Brunswick News Inc. v. Sears, 2012 CanLII 42254 is a recent and useful case outlining the law regarding constructive dismissal:
 Whether or not there is a constructive dismissal is a question of fact and a finding on point attracts great deference on appeal. Constructive dismissal is explained in Canadian Pacific v. Dick, 2000 NBCA 10 (CanLII) 2000 NBCA 10, 230 N.B.R. (2d) 39:
InFarber v. Royal Trust Co., 1997 CanLII 387 (SCC) ,  1 S.C.R. 846, at pp. 864-65, Justice Gonthier, who delivered the judgment of the Court, expresses the view that the following statement accurately defines the common law concept of constructive dismissal:
A constructive dismissal occurs when an employer makes a unilateral and fundamental change to a term or condition of an employment contract without providing reasonable notice of that change to the employee. Such action amounts to a repudiation of the contract of employment by the employer whether or not he intended to continue the employment relationship. Therefore, the employee can treat the contract as wrongfully terminated and resign which, in turn, gives rise to an obligation on the employer's part to provide damages in lieu of reasonable notice.
That statement was authored by Justice N.W. Sherstobitoff of the Saskatchewan Court of Appeal. See his article entitled "Constructive Dismissal" in B.D. Bruce, ed., Work, Unemployment and Justice (Montreal: Thémis, 1994) 127, at p. 129. Since Farber v. Royal Trust Co., Justice Sherstobitoff's definition has been used regularly by our courts as the starting point for the consideration and disposition of claims based on allegations of constructive dismissal.
It is commonplace that whether an employee has been constructively dismissed is essentially a question of fact. The court must determine whether on a reasonable interpretation of the facts, the employee has established that he was constructively dismissed as a result of conduct by the employer that breaches a fundamental or essential term of the employment contract. See Smith v. Viking Helicopter Ltd. , (1989), 24 C.C.E.L. 113 (Ont. C.A.), per Finlayson J.A., for the Court, at pp. 116-17 and Saint John Shipbuilding Ltd. v. Snyders 1989 CanLII 210 (NB CA) , (1989), 100 N.B.R. (2d) 14 (C.A.), at p. 22. The employee's perception of the employer's conduct is not determinative. Rather, the court must ask whether a reasonable person in the same situation as the employee would have concluded that an essential term of the employment contract had been substantially changed by the employer. See Saint John Shipbuilding Ltd. v. Snyders and Brennan v. Henley Publishing Ltd. 1997 CanLII 11512 (NB CA) , (1997), 188 N.B.R. (2d) 338 (C.A.), at p. 341.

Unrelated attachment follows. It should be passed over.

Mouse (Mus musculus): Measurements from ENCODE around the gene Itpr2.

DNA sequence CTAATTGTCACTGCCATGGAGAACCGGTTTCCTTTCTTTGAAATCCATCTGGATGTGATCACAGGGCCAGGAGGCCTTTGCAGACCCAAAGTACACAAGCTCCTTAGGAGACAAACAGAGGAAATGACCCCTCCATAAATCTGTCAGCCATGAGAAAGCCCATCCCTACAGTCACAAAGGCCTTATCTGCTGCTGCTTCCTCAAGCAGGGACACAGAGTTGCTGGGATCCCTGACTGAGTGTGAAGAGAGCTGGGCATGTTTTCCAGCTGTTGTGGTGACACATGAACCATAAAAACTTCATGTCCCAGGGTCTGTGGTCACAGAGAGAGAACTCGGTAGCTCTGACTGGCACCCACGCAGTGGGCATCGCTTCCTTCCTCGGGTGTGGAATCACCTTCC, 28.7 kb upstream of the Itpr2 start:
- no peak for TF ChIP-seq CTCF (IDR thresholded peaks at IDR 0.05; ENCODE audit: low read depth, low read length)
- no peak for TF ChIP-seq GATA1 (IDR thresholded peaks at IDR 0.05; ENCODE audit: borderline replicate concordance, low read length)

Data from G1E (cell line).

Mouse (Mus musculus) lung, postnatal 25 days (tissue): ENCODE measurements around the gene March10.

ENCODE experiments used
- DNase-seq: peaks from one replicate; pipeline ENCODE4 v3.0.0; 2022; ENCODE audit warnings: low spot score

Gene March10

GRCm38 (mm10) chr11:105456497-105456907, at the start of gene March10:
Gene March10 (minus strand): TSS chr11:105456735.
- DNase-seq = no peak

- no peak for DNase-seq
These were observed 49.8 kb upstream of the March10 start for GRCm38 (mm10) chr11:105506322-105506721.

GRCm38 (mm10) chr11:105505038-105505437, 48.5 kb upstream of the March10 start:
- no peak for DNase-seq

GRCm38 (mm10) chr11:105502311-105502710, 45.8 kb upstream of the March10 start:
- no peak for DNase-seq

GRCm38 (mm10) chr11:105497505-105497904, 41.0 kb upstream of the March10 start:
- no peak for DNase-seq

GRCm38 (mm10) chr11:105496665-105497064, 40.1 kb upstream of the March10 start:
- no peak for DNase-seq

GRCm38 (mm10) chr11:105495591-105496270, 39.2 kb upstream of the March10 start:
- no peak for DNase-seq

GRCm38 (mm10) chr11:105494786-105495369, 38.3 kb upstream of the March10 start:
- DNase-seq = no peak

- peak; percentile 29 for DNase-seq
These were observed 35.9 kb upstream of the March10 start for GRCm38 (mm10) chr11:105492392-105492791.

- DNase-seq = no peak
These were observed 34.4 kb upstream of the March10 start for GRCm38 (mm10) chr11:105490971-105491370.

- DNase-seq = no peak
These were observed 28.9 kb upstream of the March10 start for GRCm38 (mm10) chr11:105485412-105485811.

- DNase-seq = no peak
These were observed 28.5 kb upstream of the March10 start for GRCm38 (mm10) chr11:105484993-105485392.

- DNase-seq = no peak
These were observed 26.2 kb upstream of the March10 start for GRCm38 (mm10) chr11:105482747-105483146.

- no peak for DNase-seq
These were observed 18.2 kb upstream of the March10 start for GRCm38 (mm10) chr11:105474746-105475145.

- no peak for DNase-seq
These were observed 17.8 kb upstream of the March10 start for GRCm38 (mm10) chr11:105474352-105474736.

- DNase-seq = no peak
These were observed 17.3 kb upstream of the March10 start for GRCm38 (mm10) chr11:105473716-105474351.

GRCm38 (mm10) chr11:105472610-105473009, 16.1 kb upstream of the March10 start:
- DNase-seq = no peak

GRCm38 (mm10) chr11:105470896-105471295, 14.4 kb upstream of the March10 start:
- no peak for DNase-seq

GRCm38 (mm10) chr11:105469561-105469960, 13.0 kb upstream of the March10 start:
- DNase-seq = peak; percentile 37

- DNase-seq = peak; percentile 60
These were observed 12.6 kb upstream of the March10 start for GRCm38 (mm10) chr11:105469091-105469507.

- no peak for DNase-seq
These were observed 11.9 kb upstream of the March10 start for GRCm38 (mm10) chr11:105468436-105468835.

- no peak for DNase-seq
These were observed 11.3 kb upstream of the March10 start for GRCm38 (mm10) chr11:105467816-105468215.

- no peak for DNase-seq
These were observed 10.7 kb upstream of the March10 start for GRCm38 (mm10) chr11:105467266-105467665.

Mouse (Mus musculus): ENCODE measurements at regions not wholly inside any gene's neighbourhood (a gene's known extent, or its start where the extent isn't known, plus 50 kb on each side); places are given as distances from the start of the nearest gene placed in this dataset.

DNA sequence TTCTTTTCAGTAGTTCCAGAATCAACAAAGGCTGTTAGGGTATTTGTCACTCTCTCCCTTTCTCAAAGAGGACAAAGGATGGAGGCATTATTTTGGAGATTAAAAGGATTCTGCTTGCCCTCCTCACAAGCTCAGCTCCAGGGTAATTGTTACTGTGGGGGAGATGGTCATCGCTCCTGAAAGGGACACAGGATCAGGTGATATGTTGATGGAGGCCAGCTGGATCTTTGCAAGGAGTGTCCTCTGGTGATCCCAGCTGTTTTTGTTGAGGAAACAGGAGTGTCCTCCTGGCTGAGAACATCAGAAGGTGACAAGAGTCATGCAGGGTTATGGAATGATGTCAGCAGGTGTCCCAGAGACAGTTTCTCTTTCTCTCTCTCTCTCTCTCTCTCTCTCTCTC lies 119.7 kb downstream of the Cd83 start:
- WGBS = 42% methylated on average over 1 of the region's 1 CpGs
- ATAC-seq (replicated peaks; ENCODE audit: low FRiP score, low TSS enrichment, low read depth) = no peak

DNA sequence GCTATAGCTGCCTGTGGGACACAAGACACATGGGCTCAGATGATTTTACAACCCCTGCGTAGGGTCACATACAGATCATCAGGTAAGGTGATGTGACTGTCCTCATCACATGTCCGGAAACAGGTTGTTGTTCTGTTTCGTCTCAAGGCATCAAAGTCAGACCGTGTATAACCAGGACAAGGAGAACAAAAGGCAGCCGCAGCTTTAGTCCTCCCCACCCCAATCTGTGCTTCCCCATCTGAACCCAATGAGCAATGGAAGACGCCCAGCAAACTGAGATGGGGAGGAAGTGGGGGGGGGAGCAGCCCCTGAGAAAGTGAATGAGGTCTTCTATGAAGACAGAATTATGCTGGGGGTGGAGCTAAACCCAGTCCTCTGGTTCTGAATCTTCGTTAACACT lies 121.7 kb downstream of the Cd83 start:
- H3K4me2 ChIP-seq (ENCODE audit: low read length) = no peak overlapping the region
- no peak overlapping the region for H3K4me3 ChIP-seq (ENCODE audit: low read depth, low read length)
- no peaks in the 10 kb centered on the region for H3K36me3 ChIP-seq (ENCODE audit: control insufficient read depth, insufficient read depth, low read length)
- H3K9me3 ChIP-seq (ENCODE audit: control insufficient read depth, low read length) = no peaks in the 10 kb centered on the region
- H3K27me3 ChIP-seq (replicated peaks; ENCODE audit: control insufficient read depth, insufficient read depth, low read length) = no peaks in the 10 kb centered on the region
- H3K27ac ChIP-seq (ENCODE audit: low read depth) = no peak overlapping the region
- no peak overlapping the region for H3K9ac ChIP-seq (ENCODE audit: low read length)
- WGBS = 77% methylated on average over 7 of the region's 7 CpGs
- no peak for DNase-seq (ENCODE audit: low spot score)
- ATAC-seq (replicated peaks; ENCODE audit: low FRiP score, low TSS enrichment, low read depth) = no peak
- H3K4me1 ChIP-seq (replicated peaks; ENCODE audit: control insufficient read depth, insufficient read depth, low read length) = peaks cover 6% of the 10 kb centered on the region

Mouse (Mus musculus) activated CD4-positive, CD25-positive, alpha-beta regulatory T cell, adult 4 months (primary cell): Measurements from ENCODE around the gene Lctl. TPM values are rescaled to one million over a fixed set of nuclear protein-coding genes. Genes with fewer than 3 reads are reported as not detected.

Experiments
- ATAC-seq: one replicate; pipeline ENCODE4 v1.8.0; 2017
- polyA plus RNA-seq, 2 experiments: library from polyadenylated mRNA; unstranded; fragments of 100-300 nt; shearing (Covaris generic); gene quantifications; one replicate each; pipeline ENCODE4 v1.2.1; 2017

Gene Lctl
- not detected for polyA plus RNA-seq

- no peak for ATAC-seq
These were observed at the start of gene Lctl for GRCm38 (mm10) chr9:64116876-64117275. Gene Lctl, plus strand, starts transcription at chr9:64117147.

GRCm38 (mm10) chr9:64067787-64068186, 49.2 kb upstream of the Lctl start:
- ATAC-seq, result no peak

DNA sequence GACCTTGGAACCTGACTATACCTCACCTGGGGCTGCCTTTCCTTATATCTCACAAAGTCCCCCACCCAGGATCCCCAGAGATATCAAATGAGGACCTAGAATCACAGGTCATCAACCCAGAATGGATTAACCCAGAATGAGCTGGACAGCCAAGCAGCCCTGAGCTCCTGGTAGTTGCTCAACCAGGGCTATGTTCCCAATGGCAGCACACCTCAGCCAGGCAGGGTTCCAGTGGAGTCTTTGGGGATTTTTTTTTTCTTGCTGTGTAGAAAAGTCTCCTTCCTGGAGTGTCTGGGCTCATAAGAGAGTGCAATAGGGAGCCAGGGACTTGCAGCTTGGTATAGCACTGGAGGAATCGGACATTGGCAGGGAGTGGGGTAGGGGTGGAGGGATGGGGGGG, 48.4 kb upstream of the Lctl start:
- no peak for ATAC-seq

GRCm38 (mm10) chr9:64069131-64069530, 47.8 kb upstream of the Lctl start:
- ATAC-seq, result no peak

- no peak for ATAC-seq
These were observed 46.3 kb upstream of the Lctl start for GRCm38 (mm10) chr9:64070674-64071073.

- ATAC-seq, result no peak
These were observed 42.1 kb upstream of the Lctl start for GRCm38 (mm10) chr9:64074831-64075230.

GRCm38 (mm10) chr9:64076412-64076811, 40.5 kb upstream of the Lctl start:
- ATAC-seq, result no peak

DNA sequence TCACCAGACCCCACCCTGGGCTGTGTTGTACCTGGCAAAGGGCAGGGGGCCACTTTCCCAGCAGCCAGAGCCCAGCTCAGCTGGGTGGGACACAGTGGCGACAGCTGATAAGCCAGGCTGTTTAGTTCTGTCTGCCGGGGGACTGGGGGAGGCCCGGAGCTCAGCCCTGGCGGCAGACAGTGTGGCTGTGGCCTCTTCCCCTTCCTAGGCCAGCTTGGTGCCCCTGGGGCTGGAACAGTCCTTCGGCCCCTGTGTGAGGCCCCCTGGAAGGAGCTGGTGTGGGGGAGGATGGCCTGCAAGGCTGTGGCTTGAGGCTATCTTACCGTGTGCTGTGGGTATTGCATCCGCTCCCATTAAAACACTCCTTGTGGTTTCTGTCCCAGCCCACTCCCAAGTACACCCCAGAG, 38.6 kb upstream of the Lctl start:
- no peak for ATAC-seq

A wide array of unilateral modifications to the employment relationship brought about by the employer may, if sufficiently significant, be treated by the employee as wrongfully terminating the employment contract. Most commonly, the event giving rise to an allegation of constructive dismissal is a substantial modification to an employee's remuneration package or a demotion. Dickinson v. Connell Chrysler Ltd.,  N.B.J. No. 157 (Q.B., Russell J.), online: Quicklaw (NBJ), Lynch v. Carter (Mac) Ltd. 1995 CanLII 4127 (NB QB) , (1995), 169 N.B.R. (2d) 202 (Q.B., Russell J.), Brennan v. Henley Publishing Ltd. and Perkins v. Saint John Shipbuilding Ltd. , (1989), 92 N.B.R. (2d) 344 (C.A.) are examples of the former. Johnson v. Moncton Chrysler Dodge (1980) Ltd. , (1990), 104 N.B.R. (2d) 315 (Q.B., Landry J.), varied at 1991 CanLII 2717 (NB CA) , (1991), 114 N.B.R. (2d) 192 (C.A.), Duplessis v. Irving Pulp & Paper Limited, J.D. Irving Limited and Irving (1983), 47 N.B.R. (2d) 11 (C.A.), and Sherrard v. Moncton Chrysler Dodge (1980) Ltd. , (1990), 104 N.B.R. (2d) 334 (Q.B., Landry J.), aff'd 1990 CanLII 2610 (NB CA) , (1990), 113 N.B.R. (2d) 355 (C.A.) are examples of the latter. [paras. 33-36]
 In David Harris, Wrongful Dismissal, looseleaf (Toronto: Thomson Carswell, 1989), the author discusses modifications to the employment contract that can lead to repudiation:
The underlying consideration in an employment contract is the exchange of service from the employee for remuneration from the employer. A unilateral alteration in the terms of remuneration can constitute "a repudiation of the whole bargain".
A substantial cut in salary or the discontinuance of a bonus (if it has become part of the employment contract) will generally amount to constructive dismissal. A reduction in benefits may have the same effect. The question is, what type of reduction in pay or benefits will be construed as "substantial"?
Other types of changes in remuneration which have been held to support constructive dismissal include modifications of commission structure (whether or not it resulted in impaired earning power) and a job reclassification that "froze" the employee's wages. [§3.3B, pp. 3-32.45 - 3.32-46]
The plaintiff brought this passage to the motion judge's attention in his pre-hearing brief.